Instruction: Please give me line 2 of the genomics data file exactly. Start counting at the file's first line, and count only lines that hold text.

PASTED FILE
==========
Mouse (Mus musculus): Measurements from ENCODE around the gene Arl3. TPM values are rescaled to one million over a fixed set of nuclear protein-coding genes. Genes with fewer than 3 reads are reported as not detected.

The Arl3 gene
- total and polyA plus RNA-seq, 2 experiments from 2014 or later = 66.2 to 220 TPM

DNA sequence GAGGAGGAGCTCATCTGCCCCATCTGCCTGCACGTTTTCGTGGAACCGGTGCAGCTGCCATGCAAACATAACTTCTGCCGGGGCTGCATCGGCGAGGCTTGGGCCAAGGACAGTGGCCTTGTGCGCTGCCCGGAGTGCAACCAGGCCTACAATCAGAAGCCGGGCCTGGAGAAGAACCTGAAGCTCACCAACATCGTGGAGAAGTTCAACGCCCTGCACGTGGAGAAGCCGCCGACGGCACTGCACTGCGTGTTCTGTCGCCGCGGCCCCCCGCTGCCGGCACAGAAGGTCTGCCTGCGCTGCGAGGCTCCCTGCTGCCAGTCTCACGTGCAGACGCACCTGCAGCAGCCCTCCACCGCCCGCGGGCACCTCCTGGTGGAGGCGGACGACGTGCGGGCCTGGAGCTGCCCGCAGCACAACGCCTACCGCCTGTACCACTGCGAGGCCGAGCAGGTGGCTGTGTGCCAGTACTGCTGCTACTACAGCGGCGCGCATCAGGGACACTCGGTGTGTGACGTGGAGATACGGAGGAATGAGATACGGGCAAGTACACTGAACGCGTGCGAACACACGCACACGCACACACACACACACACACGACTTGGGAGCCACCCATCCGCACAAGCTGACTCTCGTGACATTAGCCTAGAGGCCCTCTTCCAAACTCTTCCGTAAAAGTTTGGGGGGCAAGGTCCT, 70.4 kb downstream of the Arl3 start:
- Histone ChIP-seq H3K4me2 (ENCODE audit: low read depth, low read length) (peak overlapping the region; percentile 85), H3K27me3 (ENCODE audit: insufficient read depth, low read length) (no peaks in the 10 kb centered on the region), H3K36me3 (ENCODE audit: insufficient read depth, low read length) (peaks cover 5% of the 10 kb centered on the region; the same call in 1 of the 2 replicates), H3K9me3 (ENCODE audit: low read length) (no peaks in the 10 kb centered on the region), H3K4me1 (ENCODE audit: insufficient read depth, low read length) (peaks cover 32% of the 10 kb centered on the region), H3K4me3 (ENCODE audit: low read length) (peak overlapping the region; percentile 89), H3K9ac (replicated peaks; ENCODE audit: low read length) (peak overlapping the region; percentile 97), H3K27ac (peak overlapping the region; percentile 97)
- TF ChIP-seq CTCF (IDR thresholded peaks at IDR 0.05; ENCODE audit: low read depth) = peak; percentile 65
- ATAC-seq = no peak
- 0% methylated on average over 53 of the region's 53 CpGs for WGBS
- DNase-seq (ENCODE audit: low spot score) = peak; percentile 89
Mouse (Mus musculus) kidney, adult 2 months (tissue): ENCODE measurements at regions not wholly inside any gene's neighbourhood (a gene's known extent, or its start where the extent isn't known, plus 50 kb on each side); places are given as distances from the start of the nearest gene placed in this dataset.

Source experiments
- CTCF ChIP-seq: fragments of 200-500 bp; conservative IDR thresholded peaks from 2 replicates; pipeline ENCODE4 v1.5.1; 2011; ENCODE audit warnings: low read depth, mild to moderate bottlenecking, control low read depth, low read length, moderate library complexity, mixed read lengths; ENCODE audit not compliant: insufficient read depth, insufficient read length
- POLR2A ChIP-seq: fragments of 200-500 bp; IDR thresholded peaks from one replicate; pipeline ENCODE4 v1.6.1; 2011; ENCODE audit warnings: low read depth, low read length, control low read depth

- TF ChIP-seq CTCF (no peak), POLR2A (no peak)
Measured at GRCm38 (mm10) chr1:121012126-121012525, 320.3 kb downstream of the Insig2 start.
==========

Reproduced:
The Arl3 gene